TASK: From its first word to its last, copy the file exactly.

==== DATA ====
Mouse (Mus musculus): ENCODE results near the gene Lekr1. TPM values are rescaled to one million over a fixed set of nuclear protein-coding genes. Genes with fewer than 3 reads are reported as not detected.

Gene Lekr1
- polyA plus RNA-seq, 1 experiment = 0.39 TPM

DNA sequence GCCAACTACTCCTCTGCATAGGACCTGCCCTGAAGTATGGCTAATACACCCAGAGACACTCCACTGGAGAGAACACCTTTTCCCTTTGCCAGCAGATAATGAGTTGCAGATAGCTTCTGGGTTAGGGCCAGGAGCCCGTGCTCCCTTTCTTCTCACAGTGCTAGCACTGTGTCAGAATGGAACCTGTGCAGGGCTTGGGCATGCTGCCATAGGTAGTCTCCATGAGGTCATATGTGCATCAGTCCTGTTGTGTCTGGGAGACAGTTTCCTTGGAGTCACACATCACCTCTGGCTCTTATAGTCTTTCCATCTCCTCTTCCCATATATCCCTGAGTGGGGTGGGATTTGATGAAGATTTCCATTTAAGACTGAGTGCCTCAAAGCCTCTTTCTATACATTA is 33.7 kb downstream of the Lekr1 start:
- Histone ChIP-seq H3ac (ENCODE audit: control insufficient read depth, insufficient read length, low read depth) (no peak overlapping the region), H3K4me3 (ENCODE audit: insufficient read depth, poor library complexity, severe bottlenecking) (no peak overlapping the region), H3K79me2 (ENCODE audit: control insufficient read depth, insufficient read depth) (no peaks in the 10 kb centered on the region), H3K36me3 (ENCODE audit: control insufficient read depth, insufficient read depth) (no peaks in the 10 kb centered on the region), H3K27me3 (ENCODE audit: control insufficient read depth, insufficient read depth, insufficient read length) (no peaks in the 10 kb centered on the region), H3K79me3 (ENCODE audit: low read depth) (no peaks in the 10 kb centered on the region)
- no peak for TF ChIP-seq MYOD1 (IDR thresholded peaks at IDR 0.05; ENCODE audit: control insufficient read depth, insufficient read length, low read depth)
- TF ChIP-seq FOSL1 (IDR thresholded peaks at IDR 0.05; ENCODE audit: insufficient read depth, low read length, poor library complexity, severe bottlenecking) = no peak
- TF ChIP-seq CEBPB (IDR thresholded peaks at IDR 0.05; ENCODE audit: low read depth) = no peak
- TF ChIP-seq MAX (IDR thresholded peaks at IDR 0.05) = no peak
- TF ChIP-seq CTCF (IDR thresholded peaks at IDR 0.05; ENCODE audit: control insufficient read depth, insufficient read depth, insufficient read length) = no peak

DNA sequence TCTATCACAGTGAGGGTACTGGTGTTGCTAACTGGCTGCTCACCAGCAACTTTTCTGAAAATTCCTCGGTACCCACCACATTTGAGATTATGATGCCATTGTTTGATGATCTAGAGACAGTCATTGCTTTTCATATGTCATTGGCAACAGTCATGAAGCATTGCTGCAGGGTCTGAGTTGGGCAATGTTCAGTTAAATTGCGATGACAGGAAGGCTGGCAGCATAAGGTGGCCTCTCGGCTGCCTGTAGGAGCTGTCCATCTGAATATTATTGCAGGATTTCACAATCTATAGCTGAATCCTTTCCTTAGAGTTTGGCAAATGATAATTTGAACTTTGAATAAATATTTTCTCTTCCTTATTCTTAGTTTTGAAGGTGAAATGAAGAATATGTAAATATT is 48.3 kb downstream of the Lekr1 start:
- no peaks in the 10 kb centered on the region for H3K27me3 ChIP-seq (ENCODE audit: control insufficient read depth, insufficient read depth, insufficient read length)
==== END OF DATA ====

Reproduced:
Mouse (Mus musculus): ENCODE results near the gene Lekr1. TPM values are rescaled to one million over a fixed set of nuclear protein-coding genes. Genes with fewer than 3 reads are reported as not detected.

Gene Lekr1
- polyA plus RNA-seq, 1 experiment = 0.39 TPM

DNA sequence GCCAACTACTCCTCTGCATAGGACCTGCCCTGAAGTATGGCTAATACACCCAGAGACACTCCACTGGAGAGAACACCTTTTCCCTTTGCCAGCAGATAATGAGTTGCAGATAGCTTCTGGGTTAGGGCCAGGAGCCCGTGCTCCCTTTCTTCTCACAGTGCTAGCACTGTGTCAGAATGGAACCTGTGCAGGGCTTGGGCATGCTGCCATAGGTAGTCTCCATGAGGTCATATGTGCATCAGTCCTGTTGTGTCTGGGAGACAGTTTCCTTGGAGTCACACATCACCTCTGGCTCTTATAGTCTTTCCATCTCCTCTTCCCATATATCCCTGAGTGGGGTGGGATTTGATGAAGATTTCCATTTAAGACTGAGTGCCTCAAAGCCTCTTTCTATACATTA is 33.7 kb downstream of the Lekr1 start:
- Histone ChIP-seq H3ac (ENCODE audit: control insufficient read depth, insufficient read length, low read depth) (no peak overlapping the region), H3K4me3 (ENCODE audit: insufficient read depth, poor library complexity, severe bottlenecking) (no peak overlapping the region), H3K79me2 (ENCODE audit: control insufficient read depth, insufficient read depth) (no peaks in the 10 kb centered on the region), H3K36me3 (ENCODE audit: control insufficient read depth, insufficient read depth) (no peaks in the 10 kb centered on the region), H3K27me3 (ENCODE audit: control insufficient read depth, insufficient read depth, insufficient read length) (no peaks in the 10 kb centered on the region), H3K79me3 (ENCODE audit: low read depth) (no peaks in the 10 kb centered on the region)
- no peak for TF ChIP-seq MYOD1 (IDR thresholded peaks at IDR 0.05; ENCODE audit: control insufficient read depth, insufficient read length, low read depth)
- TF ChIP-seq FOSL1 (IDR thresholded peaks at IDR 0.05; ENCODE audit: insufficient read depth, low read length, poor library complexity, severe bottlenecking) = no peak
- TF ChIP-seq CEBPB (IDR thresholded peaks at IDR 0.05; ENCODE audit: low read depth) = no peak
- TF ChIP-seq MAX (IDR thresholded peaks at IDR 0.05) = no peak
- TF ChIP-seq CTCF (IDR thresholded peaks at IDR 0.05; ENCODE audit: control insufficient read depth, insufficient read depth, insufficient read length) = no peak

DNA sequence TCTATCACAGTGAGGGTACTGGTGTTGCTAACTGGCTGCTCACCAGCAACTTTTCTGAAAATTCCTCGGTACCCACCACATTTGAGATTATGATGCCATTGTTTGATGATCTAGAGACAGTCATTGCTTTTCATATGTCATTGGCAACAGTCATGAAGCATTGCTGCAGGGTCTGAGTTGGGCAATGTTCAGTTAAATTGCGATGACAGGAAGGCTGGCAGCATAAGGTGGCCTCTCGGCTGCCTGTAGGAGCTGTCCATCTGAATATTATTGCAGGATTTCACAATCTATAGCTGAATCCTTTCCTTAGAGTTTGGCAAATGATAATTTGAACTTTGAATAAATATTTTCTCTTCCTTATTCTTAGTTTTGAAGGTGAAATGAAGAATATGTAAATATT is 48.3 kb downstream of the Lekr1 start:
- no peaks in the 10 kb centered on the region for H3K27me3 ChIP-seq (ENCODE audit: control insufficient read depth, insufficient read depth, insufficient read length)